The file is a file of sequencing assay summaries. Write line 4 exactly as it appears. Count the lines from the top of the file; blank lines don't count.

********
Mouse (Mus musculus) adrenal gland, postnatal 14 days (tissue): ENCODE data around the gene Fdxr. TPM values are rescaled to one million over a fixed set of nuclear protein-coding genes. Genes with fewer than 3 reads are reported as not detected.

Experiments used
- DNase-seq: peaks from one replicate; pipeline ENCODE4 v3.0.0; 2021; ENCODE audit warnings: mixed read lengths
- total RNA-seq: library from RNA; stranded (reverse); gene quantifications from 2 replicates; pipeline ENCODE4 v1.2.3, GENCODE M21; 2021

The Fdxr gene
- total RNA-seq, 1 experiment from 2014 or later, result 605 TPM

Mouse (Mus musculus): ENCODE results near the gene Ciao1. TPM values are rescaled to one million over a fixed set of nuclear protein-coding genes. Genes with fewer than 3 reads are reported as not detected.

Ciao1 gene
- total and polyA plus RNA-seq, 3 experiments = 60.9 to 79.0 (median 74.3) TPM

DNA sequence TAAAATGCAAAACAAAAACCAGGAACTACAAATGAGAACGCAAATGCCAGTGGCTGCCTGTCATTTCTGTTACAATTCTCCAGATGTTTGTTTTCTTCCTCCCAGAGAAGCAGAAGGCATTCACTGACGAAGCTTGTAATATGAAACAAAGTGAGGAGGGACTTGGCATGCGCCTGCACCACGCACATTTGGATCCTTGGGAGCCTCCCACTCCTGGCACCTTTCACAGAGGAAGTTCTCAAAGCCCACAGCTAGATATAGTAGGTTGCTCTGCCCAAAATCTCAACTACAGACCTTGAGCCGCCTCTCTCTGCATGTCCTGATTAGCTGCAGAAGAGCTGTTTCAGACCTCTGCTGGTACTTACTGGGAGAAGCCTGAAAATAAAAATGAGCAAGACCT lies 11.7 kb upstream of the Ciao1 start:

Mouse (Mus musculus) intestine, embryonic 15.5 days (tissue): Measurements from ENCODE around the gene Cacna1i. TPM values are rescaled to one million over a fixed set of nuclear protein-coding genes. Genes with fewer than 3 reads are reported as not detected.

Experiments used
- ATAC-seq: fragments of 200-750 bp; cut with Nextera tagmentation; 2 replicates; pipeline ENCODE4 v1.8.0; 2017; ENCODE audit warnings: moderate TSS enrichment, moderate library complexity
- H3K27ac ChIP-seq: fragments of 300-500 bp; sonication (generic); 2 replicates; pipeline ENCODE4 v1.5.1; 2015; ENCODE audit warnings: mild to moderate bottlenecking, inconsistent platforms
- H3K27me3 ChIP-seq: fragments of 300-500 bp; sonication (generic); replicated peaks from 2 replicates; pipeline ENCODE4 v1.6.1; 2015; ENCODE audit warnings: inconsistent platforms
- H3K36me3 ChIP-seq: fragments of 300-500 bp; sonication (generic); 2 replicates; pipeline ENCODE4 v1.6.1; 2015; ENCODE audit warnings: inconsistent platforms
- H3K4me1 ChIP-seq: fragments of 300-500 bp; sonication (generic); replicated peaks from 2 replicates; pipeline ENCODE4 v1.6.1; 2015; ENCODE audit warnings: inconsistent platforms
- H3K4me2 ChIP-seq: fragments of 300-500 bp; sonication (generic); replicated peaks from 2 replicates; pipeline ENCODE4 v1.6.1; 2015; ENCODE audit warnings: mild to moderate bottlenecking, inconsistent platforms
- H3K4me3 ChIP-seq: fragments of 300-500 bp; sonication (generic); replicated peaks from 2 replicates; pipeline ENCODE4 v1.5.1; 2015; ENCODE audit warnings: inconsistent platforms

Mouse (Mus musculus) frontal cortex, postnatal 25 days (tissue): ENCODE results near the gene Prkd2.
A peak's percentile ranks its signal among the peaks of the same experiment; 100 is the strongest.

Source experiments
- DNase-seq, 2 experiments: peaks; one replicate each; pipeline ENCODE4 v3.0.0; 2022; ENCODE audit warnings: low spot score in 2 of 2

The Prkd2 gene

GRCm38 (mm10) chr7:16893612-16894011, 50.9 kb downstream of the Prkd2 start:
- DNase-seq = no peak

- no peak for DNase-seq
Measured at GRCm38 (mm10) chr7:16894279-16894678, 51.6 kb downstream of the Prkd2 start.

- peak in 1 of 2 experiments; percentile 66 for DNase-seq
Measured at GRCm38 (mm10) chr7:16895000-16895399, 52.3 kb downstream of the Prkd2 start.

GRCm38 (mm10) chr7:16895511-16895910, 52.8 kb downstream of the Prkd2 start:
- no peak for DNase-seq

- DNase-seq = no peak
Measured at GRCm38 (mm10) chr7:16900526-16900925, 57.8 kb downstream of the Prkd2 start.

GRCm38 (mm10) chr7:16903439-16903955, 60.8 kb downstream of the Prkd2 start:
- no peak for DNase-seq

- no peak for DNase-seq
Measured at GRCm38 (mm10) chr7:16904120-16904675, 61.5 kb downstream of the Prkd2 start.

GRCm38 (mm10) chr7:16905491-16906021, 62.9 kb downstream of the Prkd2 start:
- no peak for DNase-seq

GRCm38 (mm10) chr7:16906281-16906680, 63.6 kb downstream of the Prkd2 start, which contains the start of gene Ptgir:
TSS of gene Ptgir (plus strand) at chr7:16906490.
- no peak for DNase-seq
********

- total RNA-seq: library from RNA; stranded (reverse); gene quantifications from 2 replicates; pipeline ENCODE4 v1.2.3, GENCODE M21; 2021